Sunday, September 6, 2009


Contacts: In Phnom Penh: Bou Saroeun (855) 12-217-301

In Washington: Elisabeth Mealey (202) 458 4475

PHNOM PENH, September 6, 2009 — Following a decision by the Council of Ministers on Friday 4 September to terminate World Bank financing of the Land Management and Administration Project (LMAP), World Bank Country Director for South-East Asia, Annette Dixon, made the following statement:

“Land security and a fair, transparent approach to resolving land disputes and resettlement are among the greatest challenges facing Cambodia today. People without land or secure title to land are much more likely to be poor and stay poor.

It’s for these reasons that the World Bank has been working intensively with Government, development partners and other stakeholders since 2002 to put in place a modern and comprehensive land administration system. This project has issued more than 1.1 million land titles, mostly to poor people in rural areas. However, recent land price increases, which have averaged over 30 percent, have been leading to land disputes, compensation issues, eviction processes and resettlement issues.

As part of our continuing dialogue with Government on these growing challenges, the World Bank undertook a review to find out whether LMAP was still achieving its intended outcomes given the rapidly changing land sector environment.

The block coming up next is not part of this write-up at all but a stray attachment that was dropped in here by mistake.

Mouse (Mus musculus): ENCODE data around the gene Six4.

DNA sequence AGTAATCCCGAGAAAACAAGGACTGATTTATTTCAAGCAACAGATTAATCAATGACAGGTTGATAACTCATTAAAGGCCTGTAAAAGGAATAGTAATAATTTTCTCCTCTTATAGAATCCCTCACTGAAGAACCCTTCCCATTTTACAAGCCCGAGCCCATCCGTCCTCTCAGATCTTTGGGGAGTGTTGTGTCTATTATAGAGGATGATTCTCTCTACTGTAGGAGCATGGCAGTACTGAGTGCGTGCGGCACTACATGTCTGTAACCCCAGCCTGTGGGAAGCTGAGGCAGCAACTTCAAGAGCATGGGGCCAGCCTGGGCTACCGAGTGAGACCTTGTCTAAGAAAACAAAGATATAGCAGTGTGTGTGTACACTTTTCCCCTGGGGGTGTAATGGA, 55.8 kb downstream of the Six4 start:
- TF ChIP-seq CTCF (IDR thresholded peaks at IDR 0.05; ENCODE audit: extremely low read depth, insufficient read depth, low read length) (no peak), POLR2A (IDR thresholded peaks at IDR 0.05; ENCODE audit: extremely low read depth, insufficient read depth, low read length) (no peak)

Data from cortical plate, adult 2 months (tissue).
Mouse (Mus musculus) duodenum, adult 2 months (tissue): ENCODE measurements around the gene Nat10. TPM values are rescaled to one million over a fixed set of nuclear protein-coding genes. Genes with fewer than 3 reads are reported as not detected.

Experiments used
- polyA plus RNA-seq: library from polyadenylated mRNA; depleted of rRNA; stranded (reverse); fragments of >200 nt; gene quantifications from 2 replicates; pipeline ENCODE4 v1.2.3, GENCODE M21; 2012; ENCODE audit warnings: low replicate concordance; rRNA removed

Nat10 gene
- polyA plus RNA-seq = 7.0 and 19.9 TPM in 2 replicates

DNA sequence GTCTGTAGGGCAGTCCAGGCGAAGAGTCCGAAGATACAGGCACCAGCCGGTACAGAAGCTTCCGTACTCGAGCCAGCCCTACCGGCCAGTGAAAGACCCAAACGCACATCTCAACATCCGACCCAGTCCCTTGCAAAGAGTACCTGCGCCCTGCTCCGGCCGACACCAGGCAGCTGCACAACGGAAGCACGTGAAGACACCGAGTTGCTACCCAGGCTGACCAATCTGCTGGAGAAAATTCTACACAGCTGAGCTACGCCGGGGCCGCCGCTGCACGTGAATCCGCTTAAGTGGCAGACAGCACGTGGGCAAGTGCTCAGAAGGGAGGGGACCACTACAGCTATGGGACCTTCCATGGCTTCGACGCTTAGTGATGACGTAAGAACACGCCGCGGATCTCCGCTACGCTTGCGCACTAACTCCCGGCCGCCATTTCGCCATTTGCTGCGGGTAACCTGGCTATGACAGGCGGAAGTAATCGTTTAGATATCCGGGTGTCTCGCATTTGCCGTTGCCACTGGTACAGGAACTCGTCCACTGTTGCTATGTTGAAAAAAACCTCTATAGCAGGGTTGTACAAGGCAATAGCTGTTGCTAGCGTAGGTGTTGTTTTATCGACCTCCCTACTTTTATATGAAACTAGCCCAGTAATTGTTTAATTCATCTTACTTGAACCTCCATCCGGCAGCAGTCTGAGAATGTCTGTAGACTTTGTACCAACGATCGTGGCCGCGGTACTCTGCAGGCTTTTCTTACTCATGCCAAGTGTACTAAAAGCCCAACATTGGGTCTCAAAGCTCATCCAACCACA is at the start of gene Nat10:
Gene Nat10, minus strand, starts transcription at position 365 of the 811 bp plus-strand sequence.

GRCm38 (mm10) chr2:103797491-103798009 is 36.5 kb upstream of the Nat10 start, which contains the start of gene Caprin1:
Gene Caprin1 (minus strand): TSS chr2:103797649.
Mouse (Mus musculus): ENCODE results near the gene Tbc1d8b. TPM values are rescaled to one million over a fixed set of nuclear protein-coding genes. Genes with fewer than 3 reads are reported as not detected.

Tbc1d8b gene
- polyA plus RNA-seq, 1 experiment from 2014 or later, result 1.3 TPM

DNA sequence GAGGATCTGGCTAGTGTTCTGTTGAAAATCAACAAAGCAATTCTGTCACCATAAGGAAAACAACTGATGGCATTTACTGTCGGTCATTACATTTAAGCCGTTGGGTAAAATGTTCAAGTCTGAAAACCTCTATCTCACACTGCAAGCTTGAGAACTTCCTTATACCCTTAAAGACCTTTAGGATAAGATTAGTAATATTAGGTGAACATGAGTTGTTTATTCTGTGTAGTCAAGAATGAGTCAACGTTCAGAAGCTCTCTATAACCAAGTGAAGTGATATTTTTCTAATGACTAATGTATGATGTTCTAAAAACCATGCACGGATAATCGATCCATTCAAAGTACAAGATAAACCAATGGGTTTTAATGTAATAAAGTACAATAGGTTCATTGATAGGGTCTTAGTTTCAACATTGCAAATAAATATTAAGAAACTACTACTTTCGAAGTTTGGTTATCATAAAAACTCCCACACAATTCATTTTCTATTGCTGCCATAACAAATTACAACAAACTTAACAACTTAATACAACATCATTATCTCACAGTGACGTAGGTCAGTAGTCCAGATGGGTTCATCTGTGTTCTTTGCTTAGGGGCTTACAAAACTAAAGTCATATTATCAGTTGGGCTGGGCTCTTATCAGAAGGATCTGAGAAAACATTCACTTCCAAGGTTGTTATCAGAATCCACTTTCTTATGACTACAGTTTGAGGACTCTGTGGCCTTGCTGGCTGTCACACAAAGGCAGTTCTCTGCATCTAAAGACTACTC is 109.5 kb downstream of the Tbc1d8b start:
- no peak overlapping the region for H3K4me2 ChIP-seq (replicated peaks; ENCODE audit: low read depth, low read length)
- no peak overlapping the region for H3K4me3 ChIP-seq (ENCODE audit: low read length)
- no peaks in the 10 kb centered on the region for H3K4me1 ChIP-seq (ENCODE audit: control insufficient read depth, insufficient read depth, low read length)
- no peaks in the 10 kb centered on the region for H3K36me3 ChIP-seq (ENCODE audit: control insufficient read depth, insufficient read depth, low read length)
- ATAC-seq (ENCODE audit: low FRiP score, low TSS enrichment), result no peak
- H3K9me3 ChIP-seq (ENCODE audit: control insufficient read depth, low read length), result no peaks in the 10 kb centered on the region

The review found that LMAP’s successes in land titling in rural areas have not been matched in urban areas where land disputes are on the rise. This was due in part to delays or lack of implementation of some project activities. While originally designed as a multi-pronged approach to addressing a range of land issues, LMAP focused on areas where it could be most successful: titling rural land and building the capacity of the land administration to register and title land and implement policy.

We have shared the findings of the review with the Government but could not come to agreement on whether LMAP’s social and environmental safeguards should apply in some of the disputed urban areas. For the World Bank, the implementation of these safeguard policies is critical. However, we are encouraged by the Government’s statement of its commitment to continuing reforms in the land sector and working towards an improved policy and legal framework for resettlement that reflects their commitment to international treaties.

We remain committed to working with Government and other development partners through the Technical Working Group on Land to support Cambodia’s efforts to secure land tenure, reduce poverty, and improve economic opportunity for all of its people.”


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